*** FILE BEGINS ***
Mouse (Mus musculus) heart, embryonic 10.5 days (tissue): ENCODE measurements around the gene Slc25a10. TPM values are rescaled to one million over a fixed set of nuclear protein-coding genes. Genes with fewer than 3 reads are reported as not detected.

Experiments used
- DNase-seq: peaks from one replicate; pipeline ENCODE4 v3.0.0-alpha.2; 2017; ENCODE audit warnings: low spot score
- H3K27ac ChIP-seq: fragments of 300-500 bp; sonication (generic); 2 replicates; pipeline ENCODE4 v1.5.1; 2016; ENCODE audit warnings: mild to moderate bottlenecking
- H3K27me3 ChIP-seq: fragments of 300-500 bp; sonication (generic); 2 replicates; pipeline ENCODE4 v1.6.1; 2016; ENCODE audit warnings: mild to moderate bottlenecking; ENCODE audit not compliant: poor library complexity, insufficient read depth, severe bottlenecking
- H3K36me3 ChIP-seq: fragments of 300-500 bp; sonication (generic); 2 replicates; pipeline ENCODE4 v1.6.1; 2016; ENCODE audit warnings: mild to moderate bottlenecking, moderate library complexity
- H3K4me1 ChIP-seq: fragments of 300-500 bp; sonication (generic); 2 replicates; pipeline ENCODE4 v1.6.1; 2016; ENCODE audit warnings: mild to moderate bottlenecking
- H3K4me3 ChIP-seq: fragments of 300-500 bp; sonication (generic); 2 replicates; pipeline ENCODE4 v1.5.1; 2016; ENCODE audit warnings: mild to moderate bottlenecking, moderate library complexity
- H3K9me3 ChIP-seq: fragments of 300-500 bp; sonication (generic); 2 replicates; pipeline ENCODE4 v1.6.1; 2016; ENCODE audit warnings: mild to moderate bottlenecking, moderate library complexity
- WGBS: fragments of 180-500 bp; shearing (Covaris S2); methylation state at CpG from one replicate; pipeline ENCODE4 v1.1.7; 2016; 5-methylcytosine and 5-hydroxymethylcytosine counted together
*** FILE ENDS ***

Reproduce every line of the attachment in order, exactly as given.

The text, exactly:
Mouse (Mus musculus) heart, embryonic 10.5 days (tissue): ENCODE measurements around the gene Slc25a10. TPM values are rescaled to one million over a fixed set of nuclear protein-coding genes. Genes with fewer than 3 reads are reported as not detected.

Experiments used
- DNase-seq: peaks from one replicate; pipeline ENCODE4 v3.0.0-alpha.2; 2017; ENCODE audit warnings: low spot score
- H3K27ac ChIP-seq: fragments of 300-500 bp; sonication (generic); 2 replicates; pipeline ENCODE4 v1.5.1; 2016; ENCODE audit warnings: mild to moderate bottlenecking
- H3K27me3 ChIP-seq: fragments of 300-500 bp; sonication (generic); 2 replicates; pipeline ENCODE4 v1.6.1; 2016; ENCODE audit warnings: mild to moderate bottlenecking; ENCODE audit not compliant: poor library complexity, insufficient read depth, severe bottlenecking
- H3K36me3 ChIP-seq: fragments of 300-500 bp; sonication (generic); 2 replicates; pipeline ENCODE4 v1.6.1; 2016; ENCODE audit warnings: mild to moderate bottlenecking, moderate library complexity
- H3K4me1 ChIP-seq: fragments of 300-500 bp; sonication (generic); 2 replicates; pipeline ENCODE4 v1.6.1; 2016; ENCODE audit warnings: mild to moderate bottlenecking
- H3K4me3 ChIP-seq: fragments of 300-500 bp; sonication (generic); 2 replicates; pipeline ENCODE4 v1.5.1; 2016; ENCODE audit warnings: mild to moderate bottlenecking, moderate library complexity
- H3K9me3 ChIP-seq: fragments of 300-500 bp; sonication (generic); 2 replicates; pipeline ENCODE4 v1.6.1; 2016; ENCODE audit warnings: mild to moderate bottlenecking, moderate library complexity
- WGBS: fragments of 180-500 bp; shearing (Covaris S2); methylation state at CpG from one replicate; pipeline ENCODE4 v1.1.7; 2016; 5-methylcytosine and 5-hydroxymethylcytosine counted together